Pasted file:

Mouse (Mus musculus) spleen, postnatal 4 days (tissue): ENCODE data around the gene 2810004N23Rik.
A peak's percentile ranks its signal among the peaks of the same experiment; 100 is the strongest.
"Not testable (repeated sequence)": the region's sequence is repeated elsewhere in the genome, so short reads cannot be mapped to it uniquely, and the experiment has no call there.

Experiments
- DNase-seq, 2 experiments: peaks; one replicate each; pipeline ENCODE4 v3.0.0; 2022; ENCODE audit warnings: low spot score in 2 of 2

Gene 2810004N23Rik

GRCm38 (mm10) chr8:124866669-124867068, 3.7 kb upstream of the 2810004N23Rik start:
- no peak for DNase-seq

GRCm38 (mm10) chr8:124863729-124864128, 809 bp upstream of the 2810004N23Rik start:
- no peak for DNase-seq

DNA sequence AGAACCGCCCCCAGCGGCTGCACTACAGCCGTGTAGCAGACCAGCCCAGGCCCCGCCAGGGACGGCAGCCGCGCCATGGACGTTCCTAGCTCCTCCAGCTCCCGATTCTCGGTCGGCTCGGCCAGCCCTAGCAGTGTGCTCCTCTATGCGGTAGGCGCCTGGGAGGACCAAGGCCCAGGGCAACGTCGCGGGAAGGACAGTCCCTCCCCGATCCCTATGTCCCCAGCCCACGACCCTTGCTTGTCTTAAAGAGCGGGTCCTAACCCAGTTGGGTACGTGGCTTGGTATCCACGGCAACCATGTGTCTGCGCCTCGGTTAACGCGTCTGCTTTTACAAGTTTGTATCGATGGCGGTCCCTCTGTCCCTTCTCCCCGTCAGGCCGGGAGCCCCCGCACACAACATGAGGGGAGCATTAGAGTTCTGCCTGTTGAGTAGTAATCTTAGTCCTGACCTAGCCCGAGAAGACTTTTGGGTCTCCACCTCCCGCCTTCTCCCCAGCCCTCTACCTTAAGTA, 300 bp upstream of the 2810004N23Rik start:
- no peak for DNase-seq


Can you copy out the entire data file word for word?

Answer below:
Mouse (Mus musculus) spleen, postnatal 4 days (tissue): ENCODE data around the gene 2810004N23Rik.
A peak's percentile ranks its signal among the peaks of the same experiment; 100 is the strongest.
"Not testable (repeated sequence)": the region's sequence is repeated elsewhere in the genome, so short reads cannot be mapped to it uniquely, and the experiment has no call there.

Experiments
- DNase-seq, 2 experiments: peaks; one replicate each; pipeline ENCODE4 v3.0.0; 2022; ENCODE audit warnings: low spot score in 2 of 2

Gene 2810004N23Rik

GRCm38 (mm10) chr8:124866669-124867068, 3.7 kb upstream of the 2810004N23Rik start:
- no peak for DNase-seq

GRCm38 (mm10) chr8:124863729-124864128, 809 bp upstream of the 2810004N23Rik start:
- no peak for DNase-seq

DNA sequence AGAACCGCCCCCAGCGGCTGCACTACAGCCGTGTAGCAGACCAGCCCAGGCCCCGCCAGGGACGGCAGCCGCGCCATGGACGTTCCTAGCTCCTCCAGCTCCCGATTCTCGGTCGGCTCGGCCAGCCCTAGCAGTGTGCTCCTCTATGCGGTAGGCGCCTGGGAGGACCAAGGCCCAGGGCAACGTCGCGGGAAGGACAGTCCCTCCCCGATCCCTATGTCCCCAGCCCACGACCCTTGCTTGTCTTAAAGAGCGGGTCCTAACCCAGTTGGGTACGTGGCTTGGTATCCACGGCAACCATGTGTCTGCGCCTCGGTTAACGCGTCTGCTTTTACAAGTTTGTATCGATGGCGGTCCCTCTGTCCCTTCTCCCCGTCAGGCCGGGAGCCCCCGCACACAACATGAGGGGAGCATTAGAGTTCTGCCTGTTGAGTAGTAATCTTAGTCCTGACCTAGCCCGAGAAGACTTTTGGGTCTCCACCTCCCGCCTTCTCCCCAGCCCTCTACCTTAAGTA, 300 bp upstream of the 2810004N23Rik start:
- no peak for DNase-seq